IndyCar

Will Power earns 52nd career IndyCar pole to start No. 1 at Iowa

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Even though he won the Indianapolis 500 in May, Will Power needed a big lift after DNFs in the last two Verizon IndyCar races (at Texas Motor Speedway and Road America).

Power got that in Saturday’s qualifying, taking the pole position for Sunday’s Iowa Corn 300 (2:00 p.m. ET, NBCSN) at Iowa Speedway with an average speed of 182.391 mph.

“I had to lift late in the corner, a little bit loose in one and two,” Power told the INDYCAR Radio Network. “That was about all I had.”

It’s Power’s 52nd career IndyCar pole and his fourth at Iowa, including his second straight.

“I love this place, it’s a real tough boring little oval,” Power said. “I’ve been trying to win this one for so long. I’m obviously starting the race in a good spot.”

Power then added with a chuckle, “It’s a big year for me if I win the Indianapolis 500 and at Iowa. If I was looking at a list of things to do, that would almost top the list.”

Power led a Team Penske onslaught, as Josef Newgarden (181.160 mph) qualified No. 2 and Simon Pagenaud (180.313 mph) will start Sunday’s race from the No. 4 spot.

“We had a real good lap,” Newgarden said. “Just missed it. Starting on the front row is a good job for Team Penske.”

Andretti Autosport grabbed the third and fifth positions.

Ryan Hunter-Reay, who has won three times at Iowa Speedway, qualified third (180.681 mph).

Alexander Rossi (179.801 mph) qualified fifth, while points leader Scott Dixon (179.526 mph) – who has never won at Iowa in 11 starts – qualified sixth.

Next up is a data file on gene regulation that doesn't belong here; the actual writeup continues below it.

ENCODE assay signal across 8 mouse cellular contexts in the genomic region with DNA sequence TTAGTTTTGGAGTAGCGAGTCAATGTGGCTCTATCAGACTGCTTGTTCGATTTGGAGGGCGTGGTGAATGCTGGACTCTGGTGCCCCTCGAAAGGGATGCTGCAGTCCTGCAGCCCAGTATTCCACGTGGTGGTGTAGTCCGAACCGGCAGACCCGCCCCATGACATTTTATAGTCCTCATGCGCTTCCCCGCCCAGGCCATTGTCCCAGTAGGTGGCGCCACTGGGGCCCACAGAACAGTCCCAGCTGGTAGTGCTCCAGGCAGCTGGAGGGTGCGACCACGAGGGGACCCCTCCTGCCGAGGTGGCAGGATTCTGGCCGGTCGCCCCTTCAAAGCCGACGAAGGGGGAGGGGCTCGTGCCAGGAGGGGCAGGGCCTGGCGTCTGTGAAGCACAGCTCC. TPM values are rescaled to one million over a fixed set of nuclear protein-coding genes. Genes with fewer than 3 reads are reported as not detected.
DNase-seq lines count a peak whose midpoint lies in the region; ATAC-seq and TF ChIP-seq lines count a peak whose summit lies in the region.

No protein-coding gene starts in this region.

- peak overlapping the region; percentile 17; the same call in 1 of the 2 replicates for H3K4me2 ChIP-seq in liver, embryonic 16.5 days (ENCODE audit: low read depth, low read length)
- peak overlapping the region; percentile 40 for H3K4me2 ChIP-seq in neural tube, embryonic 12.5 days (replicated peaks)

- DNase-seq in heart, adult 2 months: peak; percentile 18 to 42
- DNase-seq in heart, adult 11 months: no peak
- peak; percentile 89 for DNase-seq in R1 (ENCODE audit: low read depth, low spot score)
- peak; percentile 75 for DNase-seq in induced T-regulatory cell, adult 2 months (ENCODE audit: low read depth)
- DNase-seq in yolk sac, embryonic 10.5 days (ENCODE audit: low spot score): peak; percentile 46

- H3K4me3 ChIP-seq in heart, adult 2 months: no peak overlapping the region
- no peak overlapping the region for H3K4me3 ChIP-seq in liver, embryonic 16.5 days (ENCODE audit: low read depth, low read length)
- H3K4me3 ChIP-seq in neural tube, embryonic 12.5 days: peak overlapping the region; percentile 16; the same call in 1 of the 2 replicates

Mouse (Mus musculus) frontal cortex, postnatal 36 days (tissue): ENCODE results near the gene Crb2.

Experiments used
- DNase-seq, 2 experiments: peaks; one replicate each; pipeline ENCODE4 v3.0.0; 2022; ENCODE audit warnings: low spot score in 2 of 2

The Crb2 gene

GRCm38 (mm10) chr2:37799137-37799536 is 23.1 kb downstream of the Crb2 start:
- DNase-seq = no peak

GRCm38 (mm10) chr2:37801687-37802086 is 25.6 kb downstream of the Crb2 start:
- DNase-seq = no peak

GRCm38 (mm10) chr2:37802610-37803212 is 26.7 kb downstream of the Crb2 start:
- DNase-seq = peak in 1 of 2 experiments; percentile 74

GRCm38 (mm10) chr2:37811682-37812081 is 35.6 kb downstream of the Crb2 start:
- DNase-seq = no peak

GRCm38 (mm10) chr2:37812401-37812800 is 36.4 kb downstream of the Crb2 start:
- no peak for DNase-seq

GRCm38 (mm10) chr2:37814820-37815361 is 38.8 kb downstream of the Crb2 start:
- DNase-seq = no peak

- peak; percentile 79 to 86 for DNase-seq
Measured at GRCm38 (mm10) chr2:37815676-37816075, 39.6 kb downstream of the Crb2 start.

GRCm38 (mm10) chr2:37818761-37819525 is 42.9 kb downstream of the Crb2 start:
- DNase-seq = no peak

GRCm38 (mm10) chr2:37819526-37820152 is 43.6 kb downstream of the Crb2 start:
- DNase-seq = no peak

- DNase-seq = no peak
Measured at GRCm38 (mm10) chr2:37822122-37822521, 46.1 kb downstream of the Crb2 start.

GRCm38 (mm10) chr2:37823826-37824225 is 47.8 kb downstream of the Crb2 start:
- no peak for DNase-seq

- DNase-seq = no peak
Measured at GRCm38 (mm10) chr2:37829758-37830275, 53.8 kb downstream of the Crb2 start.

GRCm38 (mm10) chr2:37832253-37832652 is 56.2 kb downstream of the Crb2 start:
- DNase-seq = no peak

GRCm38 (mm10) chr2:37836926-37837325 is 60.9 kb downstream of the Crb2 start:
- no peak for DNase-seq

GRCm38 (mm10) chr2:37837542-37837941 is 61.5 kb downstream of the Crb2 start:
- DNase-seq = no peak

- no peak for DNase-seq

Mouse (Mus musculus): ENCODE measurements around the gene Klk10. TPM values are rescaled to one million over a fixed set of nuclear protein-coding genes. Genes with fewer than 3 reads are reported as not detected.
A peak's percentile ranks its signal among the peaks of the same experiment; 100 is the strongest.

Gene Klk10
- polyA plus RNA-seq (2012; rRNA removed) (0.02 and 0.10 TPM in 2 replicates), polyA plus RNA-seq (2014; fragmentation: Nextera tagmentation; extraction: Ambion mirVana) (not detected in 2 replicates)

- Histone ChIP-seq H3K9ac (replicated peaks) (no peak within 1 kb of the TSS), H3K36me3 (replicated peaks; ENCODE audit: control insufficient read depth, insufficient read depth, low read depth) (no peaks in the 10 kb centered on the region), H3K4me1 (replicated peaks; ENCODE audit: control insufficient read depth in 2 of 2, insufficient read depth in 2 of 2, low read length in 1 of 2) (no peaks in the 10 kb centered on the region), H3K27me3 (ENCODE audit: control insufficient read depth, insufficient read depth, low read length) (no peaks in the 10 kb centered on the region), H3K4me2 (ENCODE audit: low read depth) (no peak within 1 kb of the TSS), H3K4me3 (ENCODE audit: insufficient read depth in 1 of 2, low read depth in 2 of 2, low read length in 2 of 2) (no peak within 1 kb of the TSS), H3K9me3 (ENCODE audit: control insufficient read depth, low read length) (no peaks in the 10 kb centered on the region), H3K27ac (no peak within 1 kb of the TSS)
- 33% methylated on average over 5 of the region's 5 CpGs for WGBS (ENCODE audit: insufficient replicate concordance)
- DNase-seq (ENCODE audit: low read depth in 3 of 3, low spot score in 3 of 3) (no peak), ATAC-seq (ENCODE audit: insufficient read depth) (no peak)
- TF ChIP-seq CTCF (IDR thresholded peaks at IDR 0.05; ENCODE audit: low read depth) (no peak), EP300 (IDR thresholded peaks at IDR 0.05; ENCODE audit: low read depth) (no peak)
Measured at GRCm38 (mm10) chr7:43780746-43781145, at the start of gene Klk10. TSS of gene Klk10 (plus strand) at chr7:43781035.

Canadian rookie Robert Wickens (178.883 mph) will start seventh.

“I’m pretty happy,” Wickens told the INDYCAR Radio Network. “I was worried that I wouldn’t even crack the top-10.”

Rounding out the top 10 qualifiers were Ed Jones (178.720 mph), Ed Carpenter (178.717), Takuma Sato (178.708).

Eleventh through 20th were James Hinchcliffe (178.478), Graham Rahal (178.410), Tony Kanaan (178.008), Zach Veach (177.809), Sebastien Bourdais (177.681), Gabby Chaves (176.466), Charlie Kimball (176.245), Spencer Pigot (175.210), Marco Andretti (174.548) and Zachary Claman De Melo (174.339).

Wrapping up the 22-car field were Max Chilton (173.449) in 21st and Matheus Leist (168.724) in 22nd.

There was one near-miss in Turns 3 and 4 when James Hinchcliffe almost lost control of his car.

“Not ideal on a qualifying effort, for sure,” Hinchcliffe told the IndyCar Radio Network. “It caught me a little bit coming off Turn 4. I had to keep my foot in it and hope I could hold on.”

Results are below.

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Helio Castroneves ‘hustling’ for IndyCar, IMSA rides; talking with four to five teams

Helio Castroneves IMSA IndyCar
IMSA
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As his season gathers steam, Helio Castroneves said his prospects for finding new rides for 2021 in IMSA and IndyCar also are gaining momentum.